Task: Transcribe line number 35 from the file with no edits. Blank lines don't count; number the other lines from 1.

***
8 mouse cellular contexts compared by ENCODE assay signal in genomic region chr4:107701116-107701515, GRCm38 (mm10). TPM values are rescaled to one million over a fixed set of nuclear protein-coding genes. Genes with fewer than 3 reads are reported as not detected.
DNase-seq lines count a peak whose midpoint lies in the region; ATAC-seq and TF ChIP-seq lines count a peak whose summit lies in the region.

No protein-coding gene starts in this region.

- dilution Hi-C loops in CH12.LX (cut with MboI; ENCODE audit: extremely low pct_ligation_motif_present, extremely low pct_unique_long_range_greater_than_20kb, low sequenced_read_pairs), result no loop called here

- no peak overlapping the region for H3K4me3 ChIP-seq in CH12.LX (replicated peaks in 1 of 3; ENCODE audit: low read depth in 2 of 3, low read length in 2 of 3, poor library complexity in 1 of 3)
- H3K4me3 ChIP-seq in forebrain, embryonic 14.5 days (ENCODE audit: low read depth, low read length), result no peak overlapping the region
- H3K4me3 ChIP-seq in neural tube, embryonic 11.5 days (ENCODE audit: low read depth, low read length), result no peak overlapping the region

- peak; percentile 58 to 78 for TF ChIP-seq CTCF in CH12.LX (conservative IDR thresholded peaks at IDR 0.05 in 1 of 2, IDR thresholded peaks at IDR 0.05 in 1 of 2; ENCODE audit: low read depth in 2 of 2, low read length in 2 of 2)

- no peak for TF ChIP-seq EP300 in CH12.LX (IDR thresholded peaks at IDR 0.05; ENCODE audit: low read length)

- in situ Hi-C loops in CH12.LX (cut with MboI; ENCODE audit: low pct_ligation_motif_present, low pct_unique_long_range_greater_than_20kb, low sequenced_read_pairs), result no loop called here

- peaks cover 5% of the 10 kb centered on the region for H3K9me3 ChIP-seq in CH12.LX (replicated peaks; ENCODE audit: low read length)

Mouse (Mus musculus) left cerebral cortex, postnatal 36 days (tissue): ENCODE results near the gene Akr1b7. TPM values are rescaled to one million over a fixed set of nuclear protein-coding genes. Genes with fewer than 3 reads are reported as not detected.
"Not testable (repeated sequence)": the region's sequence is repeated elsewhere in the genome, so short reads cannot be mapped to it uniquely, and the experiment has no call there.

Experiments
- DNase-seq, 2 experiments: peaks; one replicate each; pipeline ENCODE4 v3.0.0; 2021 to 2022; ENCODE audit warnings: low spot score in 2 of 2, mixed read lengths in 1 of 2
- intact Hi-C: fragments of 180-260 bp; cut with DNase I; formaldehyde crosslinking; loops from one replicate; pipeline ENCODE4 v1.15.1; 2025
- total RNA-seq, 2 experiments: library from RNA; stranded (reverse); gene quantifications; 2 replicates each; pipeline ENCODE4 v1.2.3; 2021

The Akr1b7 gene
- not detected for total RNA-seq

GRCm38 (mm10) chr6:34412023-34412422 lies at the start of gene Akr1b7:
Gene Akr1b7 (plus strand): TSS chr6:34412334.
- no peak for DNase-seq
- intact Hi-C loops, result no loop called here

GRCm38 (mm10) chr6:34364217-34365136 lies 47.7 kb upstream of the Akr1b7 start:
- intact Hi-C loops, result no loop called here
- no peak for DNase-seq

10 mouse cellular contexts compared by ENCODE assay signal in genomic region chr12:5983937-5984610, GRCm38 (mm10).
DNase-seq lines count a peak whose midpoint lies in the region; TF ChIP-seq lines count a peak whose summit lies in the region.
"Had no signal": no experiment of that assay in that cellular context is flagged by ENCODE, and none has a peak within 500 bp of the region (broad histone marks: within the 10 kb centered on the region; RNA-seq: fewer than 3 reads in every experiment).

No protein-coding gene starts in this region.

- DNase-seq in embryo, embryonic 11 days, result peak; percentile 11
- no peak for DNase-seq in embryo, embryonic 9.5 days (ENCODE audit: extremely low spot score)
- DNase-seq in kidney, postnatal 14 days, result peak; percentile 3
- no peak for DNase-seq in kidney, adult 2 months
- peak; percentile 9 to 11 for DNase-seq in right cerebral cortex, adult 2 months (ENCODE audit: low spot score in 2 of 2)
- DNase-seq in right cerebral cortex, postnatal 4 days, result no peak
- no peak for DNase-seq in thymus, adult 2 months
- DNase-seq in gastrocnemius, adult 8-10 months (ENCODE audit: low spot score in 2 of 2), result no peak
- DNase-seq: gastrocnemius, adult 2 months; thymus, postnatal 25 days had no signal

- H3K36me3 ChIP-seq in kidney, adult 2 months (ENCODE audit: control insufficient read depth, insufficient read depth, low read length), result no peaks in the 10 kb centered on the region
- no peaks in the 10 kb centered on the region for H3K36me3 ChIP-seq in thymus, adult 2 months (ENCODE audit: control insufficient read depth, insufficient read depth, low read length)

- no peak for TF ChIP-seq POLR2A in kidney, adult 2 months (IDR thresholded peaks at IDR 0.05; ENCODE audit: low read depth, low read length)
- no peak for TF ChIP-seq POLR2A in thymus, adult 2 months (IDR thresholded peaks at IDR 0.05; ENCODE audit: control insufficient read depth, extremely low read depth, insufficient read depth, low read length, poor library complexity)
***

- peak; percentile 9 to 11 for DNase-seq in right cerebral cortex, adult 2 months (ENCODE audit: low spot score in 2 of 2)